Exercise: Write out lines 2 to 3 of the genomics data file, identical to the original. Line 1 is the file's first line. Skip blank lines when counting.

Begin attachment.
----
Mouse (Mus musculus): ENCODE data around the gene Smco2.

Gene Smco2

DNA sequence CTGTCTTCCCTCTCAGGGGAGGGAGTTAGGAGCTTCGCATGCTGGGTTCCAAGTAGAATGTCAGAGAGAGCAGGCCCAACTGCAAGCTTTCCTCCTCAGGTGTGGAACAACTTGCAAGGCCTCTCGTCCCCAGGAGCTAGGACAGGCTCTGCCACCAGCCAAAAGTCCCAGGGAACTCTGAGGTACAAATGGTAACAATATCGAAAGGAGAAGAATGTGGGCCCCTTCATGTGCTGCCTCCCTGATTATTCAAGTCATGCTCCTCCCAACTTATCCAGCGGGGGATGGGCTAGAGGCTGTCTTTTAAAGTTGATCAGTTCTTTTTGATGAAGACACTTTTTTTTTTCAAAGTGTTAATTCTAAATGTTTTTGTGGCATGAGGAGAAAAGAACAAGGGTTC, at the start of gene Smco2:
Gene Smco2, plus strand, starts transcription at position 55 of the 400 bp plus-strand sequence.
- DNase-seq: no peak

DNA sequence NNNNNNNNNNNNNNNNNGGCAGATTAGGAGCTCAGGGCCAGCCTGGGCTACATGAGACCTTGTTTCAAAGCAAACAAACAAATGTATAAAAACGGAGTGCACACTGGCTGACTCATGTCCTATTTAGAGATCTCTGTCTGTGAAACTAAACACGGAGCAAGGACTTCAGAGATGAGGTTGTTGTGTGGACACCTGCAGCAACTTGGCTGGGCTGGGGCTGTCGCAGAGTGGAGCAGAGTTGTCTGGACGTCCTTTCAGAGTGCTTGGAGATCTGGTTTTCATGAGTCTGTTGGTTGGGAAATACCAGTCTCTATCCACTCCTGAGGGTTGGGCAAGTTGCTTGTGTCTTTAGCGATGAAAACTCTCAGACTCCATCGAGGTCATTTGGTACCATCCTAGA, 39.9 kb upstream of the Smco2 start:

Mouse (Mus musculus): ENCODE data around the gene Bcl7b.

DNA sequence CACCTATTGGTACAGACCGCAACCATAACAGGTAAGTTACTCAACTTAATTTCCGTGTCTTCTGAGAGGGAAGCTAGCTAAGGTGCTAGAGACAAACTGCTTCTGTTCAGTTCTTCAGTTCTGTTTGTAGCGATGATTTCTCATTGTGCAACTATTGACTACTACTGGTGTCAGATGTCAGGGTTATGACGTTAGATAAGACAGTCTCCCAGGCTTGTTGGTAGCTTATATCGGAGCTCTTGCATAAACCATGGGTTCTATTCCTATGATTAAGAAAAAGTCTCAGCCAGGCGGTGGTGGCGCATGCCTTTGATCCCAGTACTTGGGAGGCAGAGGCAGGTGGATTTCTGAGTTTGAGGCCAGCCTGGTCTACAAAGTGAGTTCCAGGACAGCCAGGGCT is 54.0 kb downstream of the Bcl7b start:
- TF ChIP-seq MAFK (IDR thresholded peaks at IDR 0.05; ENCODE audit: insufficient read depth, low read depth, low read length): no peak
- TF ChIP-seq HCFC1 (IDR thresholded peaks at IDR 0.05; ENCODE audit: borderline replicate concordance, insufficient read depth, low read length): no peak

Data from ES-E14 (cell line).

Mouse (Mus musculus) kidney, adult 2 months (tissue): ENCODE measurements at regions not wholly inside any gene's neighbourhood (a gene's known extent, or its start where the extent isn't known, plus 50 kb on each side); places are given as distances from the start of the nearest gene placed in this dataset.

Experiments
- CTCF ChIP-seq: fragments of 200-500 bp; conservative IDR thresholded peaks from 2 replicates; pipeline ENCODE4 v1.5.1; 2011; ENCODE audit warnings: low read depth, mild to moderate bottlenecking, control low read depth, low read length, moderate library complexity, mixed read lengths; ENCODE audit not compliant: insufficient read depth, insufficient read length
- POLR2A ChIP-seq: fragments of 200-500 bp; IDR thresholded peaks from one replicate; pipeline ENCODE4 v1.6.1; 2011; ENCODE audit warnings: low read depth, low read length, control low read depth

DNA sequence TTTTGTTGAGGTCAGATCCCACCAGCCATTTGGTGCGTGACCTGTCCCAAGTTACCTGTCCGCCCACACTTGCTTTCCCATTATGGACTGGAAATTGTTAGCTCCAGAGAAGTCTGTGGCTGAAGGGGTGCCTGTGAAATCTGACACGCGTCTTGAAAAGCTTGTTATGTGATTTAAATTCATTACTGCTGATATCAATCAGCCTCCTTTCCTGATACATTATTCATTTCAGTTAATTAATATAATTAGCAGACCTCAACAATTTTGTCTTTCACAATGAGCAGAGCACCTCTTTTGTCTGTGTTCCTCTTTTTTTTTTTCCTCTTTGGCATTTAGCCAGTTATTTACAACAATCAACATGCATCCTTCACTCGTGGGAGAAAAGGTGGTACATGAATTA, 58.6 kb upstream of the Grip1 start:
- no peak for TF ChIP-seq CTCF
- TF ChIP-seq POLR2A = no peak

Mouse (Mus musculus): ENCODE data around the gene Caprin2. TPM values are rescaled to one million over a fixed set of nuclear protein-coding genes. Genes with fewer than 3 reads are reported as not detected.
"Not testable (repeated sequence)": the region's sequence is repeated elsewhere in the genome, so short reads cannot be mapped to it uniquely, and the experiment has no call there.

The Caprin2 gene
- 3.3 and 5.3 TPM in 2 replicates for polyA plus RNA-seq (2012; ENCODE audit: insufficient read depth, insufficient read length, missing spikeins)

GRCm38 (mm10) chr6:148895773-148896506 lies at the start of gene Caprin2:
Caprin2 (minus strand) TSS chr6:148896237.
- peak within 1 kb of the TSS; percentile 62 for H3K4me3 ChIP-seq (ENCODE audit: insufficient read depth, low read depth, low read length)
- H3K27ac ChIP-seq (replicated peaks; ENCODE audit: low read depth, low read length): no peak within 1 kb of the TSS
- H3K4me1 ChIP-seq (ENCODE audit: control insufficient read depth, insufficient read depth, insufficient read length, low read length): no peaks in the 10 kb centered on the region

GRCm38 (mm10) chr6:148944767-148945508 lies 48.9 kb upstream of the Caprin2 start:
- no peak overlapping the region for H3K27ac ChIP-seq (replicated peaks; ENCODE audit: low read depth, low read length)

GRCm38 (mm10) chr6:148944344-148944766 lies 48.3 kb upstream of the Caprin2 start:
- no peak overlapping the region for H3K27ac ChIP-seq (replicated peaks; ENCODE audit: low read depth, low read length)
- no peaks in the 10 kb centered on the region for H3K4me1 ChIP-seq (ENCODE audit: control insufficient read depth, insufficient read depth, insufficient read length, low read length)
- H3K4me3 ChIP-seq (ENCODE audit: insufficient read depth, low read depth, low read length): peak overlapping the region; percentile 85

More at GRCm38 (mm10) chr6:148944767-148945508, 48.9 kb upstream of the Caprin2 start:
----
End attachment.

Gene Smco2

DNA sequence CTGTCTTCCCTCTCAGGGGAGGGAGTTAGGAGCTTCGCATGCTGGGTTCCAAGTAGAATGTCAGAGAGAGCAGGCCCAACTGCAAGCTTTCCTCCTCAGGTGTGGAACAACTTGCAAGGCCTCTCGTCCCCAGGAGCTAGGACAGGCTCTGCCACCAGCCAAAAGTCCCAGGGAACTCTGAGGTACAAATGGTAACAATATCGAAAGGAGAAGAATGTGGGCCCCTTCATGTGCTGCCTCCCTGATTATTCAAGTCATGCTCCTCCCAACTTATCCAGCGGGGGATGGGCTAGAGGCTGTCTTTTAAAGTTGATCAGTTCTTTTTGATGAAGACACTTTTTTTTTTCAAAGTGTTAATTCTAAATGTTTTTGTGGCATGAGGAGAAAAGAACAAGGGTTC, at the start of gene Smco2: